Tymo – The Art of a Maniac Review

Between threats of violence and comparisons of bicep circumference, a blessed soul shared the album art to Tymo’s second full-length The Art of a Maniac in the AMG group chat. I knew then I had to have it. It evokes the very best of over-the-top 80s thrash album covers, complete with a comically sinister figure in the foreground (in this case evil Bob Ross with his very own shoulder-Kuato), a post-apocalyptic cityscape in the background, and more vibrant colors than a Lisa Frank trapper keeper. I’d made the right call though, when I learned that these Alberta-bound Canucks not only walk the walk but talk the talk, contributing another mighty slab of unrelenting party-thrash to the never-ending thrash revival. Throw in plenty of nods to fellow genre miscreants like Municipal Waste and Gama Bomb and a few classic flourishes, and you’re in for one riffy ride. But do Tymo have what it takes to scamper to the top of the liquefying heap of so many other thrashtastic hopefuls?

Tymo is an interesting conglomeration of inspirations and influences. Their sound and visual style tend to evoke bands like the previously mentioned Municiple Waste and Gama Bomb. These comparisons are all the more apt considering song titles like “Mars Attacks,” “Sanity Clause” and “Alcoholocaust.” On the other hand, the vocals aren’t nearly as hardcore influenced as the former or as heavy metal-adjacent as the later, with Tymo opting instead for the tried-and-true thrash snarl, more reminiscent of acts like Havok and Warbringer. Musically, there’s a (varicose) vein of good ‘ole 80s thrash running right through the center of the entire album, giving The Art of a Maniac a pleasing, if not wholly original, nostalgia factor that continues to propel the thrash revival ouroboros.

And propelled they are. Tymo aren’t interested in spending much time bashing your face in, because they probably have a bar to get to and episodes of Rick and Morty to re-watch. Album opener “Tymonicide” serves as a genuinely engaging intro instrumental. Bands of all stripes tend to put a lot of effort into crafting moody, atmospheric openers that don’t ultimately serve as effective intros to what comes next. Not so on The Art of a Maniac. Tymo is here to thrash and chew bubble gum, and it would appear they’re all out of gum. The beatings commence right away, but things don’t get fun until second track “Mars Attacks,” an ode to the film of the same name and a competent thrasher to boot. “Estrogenocide,” with its unrelenting speed, righteous solos and over-the-top lyrics, tells the story of a world ruled by women, with the unlucky men disposed of in various horrific ways. “Age of Deception” slows things down to a mid-paced chug without sacrificing attitude, delivering the album’s only gang chant and some fun bass soloing. The true standout, though, is “War Beneath the Skull,” another slower-than-expected tune that nonetheless delivers a level of dynamism boarding on proto-prog and the true standout. If I had to guess, this is the song that forecasts the band Tymo will become.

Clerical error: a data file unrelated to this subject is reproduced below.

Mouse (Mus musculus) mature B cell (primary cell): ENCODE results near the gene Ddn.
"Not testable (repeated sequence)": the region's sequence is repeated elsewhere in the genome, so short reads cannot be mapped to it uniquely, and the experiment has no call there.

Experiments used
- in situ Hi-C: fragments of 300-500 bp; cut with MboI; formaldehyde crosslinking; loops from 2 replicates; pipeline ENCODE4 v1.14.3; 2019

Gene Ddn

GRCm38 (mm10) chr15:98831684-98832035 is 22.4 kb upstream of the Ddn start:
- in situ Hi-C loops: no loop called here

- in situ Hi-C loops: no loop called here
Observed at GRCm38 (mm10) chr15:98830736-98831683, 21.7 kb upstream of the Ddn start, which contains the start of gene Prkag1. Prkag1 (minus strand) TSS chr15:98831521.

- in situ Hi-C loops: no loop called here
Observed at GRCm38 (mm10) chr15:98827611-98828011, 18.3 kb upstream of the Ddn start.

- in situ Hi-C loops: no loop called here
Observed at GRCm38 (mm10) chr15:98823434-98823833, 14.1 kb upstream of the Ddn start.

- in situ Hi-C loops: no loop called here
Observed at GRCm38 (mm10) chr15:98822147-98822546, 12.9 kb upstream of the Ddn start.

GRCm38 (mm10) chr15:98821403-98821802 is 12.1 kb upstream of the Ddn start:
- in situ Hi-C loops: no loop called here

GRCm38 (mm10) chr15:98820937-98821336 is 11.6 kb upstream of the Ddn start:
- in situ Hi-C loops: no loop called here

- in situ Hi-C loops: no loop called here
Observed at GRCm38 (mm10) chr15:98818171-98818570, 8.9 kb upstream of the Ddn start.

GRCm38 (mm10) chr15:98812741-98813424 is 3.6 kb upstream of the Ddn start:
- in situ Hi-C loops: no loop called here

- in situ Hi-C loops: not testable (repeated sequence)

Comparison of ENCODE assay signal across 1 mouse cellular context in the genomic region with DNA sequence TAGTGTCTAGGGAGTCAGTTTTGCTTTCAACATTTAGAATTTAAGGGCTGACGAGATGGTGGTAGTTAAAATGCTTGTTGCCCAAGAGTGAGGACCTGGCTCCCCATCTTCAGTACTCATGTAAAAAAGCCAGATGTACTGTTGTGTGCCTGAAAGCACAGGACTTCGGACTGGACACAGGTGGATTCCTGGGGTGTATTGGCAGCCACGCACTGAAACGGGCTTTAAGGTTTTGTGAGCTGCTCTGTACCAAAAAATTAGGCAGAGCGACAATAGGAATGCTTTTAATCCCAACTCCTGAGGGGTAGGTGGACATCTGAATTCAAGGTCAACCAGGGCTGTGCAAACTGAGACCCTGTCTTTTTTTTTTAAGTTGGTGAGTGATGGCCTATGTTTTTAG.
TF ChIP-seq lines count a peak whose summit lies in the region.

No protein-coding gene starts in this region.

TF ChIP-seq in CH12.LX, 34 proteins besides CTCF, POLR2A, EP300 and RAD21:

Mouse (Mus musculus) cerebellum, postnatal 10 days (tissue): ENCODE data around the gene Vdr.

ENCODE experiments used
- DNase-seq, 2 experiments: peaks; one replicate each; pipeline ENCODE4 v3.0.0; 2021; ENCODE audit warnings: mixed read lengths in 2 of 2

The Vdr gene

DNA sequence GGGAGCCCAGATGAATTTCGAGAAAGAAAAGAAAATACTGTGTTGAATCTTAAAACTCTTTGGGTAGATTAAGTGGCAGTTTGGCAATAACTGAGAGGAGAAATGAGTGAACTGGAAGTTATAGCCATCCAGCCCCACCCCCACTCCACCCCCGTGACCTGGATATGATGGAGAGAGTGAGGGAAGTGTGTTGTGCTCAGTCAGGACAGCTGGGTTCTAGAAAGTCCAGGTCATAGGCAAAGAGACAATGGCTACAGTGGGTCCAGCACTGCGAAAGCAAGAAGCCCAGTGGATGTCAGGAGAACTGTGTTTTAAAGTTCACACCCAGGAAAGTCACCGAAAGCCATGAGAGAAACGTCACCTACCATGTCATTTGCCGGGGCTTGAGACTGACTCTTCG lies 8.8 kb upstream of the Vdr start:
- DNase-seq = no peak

But that isn’t the band they are now, and as fun as this album is, it shows. There’s a lot to like, but much of it is marred by less stellar cuts and ineffective song placement. It’s unfair that any one song has to follow “War Beneath the Skull,” let alone two. But situated as they are, both “The Art of a Maniac” and “Alcoholocaust” are easily forgotten, forced to compete with the strongest, most interesting song on the album. Likewise, early cut “Sanity Clause” dulls the edge of the opening instrumental while midpoint track “The Roy Parsons Project” further halts the momentum. Even a generally fun tune like “Mars Attacks” doesn’t have much staying power, even after multiple listens. The main problem though isn’t subpar songs, but subpar organization.

I could quibble with several minor issues on The Art of a Maniac, whether it’s some repetitious songwriting or the less than aggressive drumming. But really, it’s the overall album construction that hurts what is otherwise a fun, quick, delightfully excessive ode to both modern and retro thrash. If the song “War Beneath the Skull” is any indication of the path Tymo may take on subsequent albums, they have a bright future ahead. Almost as bright and garish as that album art, and hopefully no less sinister.

Rating: 2.5/5.0
DR: 6 | Format Reviewed: 320 kbps mp3
Label: Self-Released
Websites: tymoband.bandcamp.com | facebook.com/tymoband
Releases Worldwide: February 5th, 2022

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